The Franciscan Missionaries of Christ the King
By Goretti Ali
The FMCK (Franciscan Missionaries of Christ the King) Order was founded in 
Karachi on 
10 August 1937 by Mother Bridget Sequeira , along with Monsignor Salesius 
Lemmens, OFM (Order of Friars Minor), a Dutch missionary who was the 
Ecclesiastical Superior of Sindh and Baluchistan.  This was done in direct 
compliance with the appeal issued by Rome urging mission territories to found 
indigenous congregations.  T his is the only Roman Catholic religious order  
originating in what is today Pakistan, actually predating the better known 
Missionaries of Charity founded by Mother Teresa in Kolkata, India, in 1950. 
The Order chose a white sari with a border of three red stripes. The sari was 
selected as it is a dress worn by the women of the Sub-continent.  The three 
stripes represent the vows of chastity, poverty and obedience that the 
Franciscans make. 
Bridget Sequeira was born in Bushehr, Iran in 1905, but her family originated 
from Saligao, Goa.  In 1913 she was sent to Karachi to study at St. Joseph’s 
Convent School.  She passed her Senior Cambridge and Secondary Teacher’s 
Training. She went on to a teaching post at the same school. 
A few years after founding the FMCK order, she travelled to Saligao, Goa in 
1946 and established the congregation there.  It then spread to Mumbai and 
throughout India.  In 2006, four sisters started working in Sri Lanka. The 
sisters are engaged in educational, pastoral, health and social work. Concern 
for the rights of the poor is their main thrust. The congregation has 
constructed schools, orphanages, hospitals and homes for the aged and disabled. 
Today they oversee several institutions throughout Pakistan.  The mother house 
is at Christ the King Convent (originally known as St. Philomena’s Convent) 
which is part of the school and Church building in Catholic Colony No.2, 
Sr. Catherine Wilson is the current Provincial.  Mother Bridget died in the 
novitiate house, Rosary Convent Malir, Karachi in 1987.
In 1939, Gertrude Lemmens travelled to Karachi to visit her brother Msgr. 
Salesius Lemmens.   S he accompanied him for a month on his rounds of social 
work in under-privileged communities and was moved by how poor and needy the 
people were. She returned to Karachi and joined the FMCK order devoting her 
life to the care of children with disabilities.    She opened Dar-ul-Sukun 
(Home of Peace) on 17 Feb. 1969.  Sr. Gertrude received the 
Sitara-i-Quaid-e-Azam one of the highest honours given to foreign nationals on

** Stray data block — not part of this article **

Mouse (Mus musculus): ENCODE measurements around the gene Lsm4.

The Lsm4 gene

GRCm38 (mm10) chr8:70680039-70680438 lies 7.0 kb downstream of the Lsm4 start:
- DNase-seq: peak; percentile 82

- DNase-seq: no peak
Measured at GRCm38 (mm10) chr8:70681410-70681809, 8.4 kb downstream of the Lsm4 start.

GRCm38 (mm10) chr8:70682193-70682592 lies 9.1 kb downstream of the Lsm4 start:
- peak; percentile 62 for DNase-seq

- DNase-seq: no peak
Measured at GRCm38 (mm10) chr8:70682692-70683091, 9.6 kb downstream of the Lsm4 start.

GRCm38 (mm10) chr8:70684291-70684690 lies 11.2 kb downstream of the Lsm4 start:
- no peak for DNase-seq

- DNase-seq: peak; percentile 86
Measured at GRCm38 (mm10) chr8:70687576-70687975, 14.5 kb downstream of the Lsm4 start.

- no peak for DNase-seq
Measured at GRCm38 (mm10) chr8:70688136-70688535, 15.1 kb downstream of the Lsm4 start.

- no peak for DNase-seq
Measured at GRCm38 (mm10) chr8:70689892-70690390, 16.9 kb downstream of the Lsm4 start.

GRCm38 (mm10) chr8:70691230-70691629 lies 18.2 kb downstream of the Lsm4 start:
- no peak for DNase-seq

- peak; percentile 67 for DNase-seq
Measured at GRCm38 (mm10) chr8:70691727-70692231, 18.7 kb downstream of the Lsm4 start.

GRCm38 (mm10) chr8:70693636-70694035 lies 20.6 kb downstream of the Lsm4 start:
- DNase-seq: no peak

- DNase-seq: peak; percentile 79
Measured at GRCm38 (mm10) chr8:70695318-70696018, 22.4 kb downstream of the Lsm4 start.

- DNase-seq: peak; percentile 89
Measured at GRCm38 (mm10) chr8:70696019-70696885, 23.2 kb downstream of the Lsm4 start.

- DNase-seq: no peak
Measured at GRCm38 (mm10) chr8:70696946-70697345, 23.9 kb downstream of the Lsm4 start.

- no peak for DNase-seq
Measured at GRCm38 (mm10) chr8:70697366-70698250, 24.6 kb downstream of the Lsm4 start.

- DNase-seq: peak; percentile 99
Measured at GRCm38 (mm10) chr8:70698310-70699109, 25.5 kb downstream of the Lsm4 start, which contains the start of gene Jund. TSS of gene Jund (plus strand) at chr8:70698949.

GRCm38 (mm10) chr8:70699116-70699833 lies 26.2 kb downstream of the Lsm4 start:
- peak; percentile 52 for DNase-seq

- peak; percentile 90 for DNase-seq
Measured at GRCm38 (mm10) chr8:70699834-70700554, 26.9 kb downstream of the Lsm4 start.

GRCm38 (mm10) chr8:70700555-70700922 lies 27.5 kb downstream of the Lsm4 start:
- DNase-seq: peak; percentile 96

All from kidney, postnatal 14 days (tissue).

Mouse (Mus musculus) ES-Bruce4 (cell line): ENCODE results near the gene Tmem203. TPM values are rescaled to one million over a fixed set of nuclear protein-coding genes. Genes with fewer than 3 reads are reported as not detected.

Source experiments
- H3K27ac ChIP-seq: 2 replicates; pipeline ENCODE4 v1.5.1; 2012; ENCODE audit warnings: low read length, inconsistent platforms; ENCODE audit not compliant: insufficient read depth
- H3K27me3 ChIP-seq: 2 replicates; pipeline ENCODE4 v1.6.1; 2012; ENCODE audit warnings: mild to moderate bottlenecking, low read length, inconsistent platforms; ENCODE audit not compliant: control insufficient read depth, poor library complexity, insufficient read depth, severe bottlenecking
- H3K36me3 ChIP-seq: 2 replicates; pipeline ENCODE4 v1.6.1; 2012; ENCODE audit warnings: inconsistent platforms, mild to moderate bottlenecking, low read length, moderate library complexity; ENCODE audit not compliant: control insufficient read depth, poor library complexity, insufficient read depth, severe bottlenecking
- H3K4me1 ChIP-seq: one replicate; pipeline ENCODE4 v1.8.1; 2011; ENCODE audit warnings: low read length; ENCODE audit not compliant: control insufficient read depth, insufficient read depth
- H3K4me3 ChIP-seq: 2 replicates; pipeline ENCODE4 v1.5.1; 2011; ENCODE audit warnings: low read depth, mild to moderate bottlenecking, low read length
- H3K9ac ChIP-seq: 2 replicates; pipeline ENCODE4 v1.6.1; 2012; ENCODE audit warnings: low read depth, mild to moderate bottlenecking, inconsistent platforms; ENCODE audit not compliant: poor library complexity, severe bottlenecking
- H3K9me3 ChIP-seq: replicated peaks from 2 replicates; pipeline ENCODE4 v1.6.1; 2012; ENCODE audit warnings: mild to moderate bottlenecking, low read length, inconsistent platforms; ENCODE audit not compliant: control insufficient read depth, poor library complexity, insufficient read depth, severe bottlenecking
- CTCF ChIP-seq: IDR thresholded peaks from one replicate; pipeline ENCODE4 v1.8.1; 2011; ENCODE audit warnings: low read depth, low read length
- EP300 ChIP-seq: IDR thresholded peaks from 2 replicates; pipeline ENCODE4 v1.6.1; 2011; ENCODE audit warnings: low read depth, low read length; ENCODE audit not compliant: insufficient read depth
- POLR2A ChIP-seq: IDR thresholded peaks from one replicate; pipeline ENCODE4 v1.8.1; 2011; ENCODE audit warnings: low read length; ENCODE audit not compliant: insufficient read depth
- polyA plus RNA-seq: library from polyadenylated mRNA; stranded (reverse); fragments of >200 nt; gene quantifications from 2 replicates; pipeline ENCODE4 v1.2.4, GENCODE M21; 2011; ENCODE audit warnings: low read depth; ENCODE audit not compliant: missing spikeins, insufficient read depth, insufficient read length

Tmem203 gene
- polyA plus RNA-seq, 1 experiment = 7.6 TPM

23 Mar. 1989.  Sr. Gertrude Lemmens passed away in Karachi in Oct. 2000.  The 
Lemmens family in Holland continue to render their support to the various 
causes Sr. Gertrude was involved in.
Due to increasing members of the order in Pakistan, India and Sri Lanka , a 
need was felt to decentralise the administration for better efficiency and 
organisation. During its 10th General Chapterheld in 2005, the congregation 
decided to divide its administration into two provinces : St. Francis of Assisi 
in Pakistan and St. Clare 's in India and to move the mother house from Karachi 
to Old Goa.
I would like to add here that Mother Andrew Sequeira, RJM (Religious of Jesus 
and Mary) and Sr. Dolores Anne Pinto, FC (Daughters of the Cross) are Mother 
Bridget Sequeira’s nieces.  Mother Andrew’s father and Sr. Dolores Anne’s 
mother were Mother Bridget’s siblings.  Mother Andrew is presently at Toba Tek 
Singh and Sr. Dolores Anne at St. Joseph’s Convent, Karachi. 
A Home for Socially Displaced Girls - The Children of Dar-ul-Sukun
The home for socially displaced girls is at Wedderburn Road, Catholic Colony 
No.2, Karachi. It is a renovated double-storey building and was blessed by His 
Grace, Archbishop Joseph Coutts on 23 Apr. 2012.  The children are from the 
original Lemmens Home (opened in 1972) and Janiville (opened in 1981).  There 
are around 50 girls aged 5 – 15 and above.  Some are special children and all 
are either orphans or whose families are unable to look after them.  The home 
provides them with all the necessities of life and is run solely on donations. 
Sr. Zita D’Cunha, FMCK is in charge and is assisted by four nuns.  After 
completing their education, some undertake nurses or teachers training to 
secure employment.  The girls who have homes to return to, do so.  But those 
who have nowhere to go stay back.  Presently there are a couple of older 
children as well.

The home for socially displaced girls is under the patronage of Dar-ul-Sukun 
which also runs a home for socially displaced boys in Quetta, a home for senior 
citizens opp. Quaid-e-Azam’s Mazar and a rehabilitation centre in Tando 
Allahyar.  Community development projects include women’s empowerment project 
and I-Learn girls’ education in Quetta, a disability self-employment and a 
training & development programme.

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